Baazigar – Week 9 : Pondicherry

(For earlier posts on Kashmir, Amritsar, Mcleodgunj, Mussoorie,Delhi-Gurgaon, Mughal Sarai – Varanasi, Bangalore click here : Baazigar Series)

Unity in Diversity – This is Brand India’s biggest tagline. We learnt it in school, we were made to write essays extolling the virtues of our nation and how people from so many ethnicities live in “peace and harmony”. As we grew older, it became “relative” peace and harmony because grown ups ask more questions. That this “relative” was in comparison to our neighbor is no secret. But our generation has now grown out of this habit of having our neighbor as our constant point of comparison and taking pride in being better than them. We have bigger fish to fry now. We have China and USA to compare ourselves with in our ambitions to become the next superpower. While the jury is still out on how well the nations brought together fusing multiple ethnic identities actually manage to do, what with USA being a strong example in favor and USSR being a strong example against it, I don’t think we are doing too well at this point. The more I travel; I get this impression that we are only barely sticking together, almost stuck together by spit, and not some more reliable adhesive. While I may have written and read reams on “Indianness”, I really wonder now what it is that is holding us together. I have no answers but I wish to find one.

I had heard a lot about Tamil pride and their insular culture. I have close relatives and friends who are Tamil who have been wonderful companions and guides. But here I was in a Tamil union territory and suddenly it hit me – these guys hate me! I have been shoulder tackled by a beggar, refused to be talked to in English by a waiter who talked to the foreigners right next to me in pitch perfect English and much more. I met with a small accident here when my scooty ran into an oncoming bike at an intersection. We both rushed to the hospital. The other rider, a local, was immediately attended to while I was made to wait for an hour for no reason at all. They took down details of what happened from both of us. The doctor was then trying to convince the other guy to lodge a police case against me even though we both agreed it was nobody’s fault. I was finally attended to an hour later and was asked questions like whether I was drunk and if I had consumed drugs. These questions are fine. But they were never asked to the other guy. It made me wonder how it would be to be a Bihari in Maharashtra.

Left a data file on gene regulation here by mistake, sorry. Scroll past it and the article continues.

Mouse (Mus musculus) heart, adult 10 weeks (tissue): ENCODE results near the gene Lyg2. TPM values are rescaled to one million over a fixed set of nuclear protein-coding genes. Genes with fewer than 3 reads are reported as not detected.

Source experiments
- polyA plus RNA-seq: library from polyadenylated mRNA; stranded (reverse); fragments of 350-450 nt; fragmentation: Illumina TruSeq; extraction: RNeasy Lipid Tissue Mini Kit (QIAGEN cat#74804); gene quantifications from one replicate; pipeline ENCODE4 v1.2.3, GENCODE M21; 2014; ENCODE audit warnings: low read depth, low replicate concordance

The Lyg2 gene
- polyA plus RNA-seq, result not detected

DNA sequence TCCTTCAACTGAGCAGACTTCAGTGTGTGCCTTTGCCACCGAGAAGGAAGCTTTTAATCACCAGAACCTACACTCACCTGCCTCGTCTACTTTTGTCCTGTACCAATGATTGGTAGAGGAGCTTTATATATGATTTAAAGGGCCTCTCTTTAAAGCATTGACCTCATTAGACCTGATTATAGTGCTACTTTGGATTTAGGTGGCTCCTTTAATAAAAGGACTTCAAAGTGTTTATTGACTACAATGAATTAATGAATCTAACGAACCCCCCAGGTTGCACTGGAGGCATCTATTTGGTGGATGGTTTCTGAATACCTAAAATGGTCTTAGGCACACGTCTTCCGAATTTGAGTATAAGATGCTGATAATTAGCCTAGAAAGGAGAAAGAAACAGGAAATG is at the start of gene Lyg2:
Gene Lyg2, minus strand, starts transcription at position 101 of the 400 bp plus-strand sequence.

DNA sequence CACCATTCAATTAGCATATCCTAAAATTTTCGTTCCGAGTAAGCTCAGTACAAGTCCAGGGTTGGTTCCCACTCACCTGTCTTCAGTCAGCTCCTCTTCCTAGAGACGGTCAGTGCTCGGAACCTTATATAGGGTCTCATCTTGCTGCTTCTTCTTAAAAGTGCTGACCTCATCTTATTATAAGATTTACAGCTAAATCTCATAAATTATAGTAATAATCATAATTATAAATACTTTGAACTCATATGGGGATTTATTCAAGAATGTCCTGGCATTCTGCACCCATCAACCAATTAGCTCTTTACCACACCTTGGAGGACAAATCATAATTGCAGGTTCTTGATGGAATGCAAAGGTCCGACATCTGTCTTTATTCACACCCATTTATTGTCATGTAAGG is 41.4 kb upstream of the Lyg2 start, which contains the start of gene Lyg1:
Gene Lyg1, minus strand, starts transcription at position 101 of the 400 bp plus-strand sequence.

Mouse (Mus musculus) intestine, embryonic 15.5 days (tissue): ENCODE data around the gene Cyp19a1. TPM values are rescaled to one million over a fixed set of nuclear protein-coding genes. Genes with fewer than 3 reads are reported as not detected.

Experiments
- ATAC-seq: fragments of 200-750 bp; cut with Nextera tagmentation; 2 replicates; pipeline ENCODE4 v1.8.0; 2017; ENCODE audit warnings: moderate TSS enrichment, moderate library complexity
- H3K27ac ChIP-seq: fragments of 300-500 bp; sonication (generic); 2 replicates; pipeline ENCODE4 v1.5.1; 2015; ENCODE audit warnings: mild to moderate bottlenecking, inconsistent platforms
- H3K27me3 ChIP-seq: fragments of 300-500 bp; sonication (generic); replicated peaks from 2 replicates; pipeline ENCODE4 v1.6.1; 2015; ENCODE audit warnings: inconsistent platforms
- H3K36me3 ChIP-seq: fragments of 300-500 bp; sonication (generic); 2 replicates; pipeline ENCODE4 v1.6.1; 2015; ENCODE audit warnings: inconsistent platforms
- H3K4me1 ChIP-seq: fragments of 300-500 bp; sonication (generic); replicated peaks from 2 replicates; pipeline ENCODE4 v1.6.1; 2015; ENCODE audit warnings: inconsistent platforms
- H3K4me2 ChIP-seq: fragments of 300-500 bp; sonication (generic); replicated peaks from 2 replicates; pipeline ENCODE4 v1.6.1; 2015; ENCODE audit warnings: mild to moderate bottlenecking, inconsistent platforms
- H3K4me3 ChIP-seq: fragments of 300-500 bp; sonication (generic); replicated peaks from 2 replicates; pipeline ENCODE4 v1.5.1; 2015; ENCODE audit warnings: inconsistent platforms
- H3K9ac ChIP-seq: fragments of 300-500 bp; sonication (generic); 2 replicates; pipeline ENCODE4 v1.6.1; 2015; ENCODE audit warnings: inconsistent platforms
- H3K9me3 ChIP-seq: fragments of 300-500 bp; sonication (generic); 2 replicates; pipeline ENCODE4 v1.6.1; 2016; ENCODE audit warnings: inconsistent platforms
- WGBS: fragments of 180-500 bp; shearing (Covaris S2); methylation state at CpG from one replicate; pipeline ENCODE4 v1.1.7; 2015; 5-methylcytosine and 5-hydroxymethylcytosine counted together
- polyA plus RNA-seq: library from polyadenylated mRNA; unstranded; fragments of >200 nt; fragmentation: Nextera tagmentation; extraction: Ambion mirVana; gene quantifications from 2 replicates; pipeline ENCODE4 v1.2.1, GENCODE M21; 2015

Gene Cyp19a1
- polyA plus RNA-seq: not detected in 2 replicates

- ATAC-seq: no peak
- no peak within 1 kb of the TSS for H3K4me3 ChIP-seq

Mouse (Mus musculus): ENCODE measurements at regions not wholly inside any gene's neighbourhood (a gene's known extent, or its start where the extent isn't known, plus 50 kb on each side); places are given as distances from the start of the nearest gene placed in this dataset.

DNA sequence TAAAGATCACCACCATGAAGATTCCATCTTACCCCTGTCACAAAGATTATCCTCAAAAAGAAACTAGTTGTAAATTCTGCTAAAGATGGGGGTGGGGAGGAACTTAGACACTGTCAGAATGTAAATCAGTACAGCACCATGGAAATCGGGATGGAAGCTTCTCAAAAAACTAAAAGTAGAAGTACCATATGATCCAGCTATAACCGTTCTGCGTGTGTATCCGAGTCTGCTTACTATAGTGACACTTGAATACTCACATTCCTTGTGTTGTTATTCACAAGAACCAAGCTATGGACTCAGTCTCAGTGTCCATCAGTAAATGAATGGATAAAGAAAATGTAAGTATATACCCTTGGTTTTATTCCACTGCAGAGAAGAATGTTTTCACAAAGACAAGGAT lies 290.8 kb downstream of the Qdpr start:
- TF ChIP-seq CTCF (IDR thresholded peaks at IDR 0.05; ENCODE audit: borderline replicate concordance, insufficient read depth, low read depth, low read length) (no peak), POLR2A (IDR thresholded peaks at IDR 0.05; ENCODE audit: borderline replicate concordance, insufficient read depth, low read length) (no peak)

Pic 1 – My faithful ride

Pondicherry is beautiful. It has the romance of a French village and the madness of an Indian market living side by side in parallel lanes. Sri Aurobindo’s Ashram is a wonderfully peaceful little place, albeit the members maybe a little too serious and strict. You just enter the ashram and you hear so many Indian and international tongues spoken all around you, that you marvel at the man’s circle of influence. I guess his teachings would appeal to me more at a later age when I understand and seek spirituality and peace. The Goubert Avenue – the road running parallel to the sea – Pondicherry’s own little Marine Drive is charming. It has some wonderful structures along the road and is very clean. In the night, when the full moon is reflected in the calm sea, with the soft lights of the Avenue beyond it and the silence around it, one can see why so many Frenchmen never went back and settled here instead.


Pic 2 – Another moonlit night at Goubert’s Avenue

The Matrimandir at Auroville, 14 kms away from the main city is also a wonderful architectural marvel. The Auroville beach is your typical fishermens beach. I managed to cycle my way there and back and it was one of the most exhilarating experiences I have had. The winter hasn’t arrived at this coastal city yet and that’s why the gardens of this city are so important. The real difference between the humidity of coastal cities and the dry heat of landlocked cities is that there is a constant breeze blowing even on the hottest of days in coastal cities. So all you need to find is a garden bench under a tree and the heat won’t matter to you even in the middle of a humid afternoon. The food here is wholesome and varied, although my guess is the sea food maybe the more important variety to be tried here. The cafes here are unique and charming. Each of them have a different mixture of Tamil and French traditions and thereby a distinct character.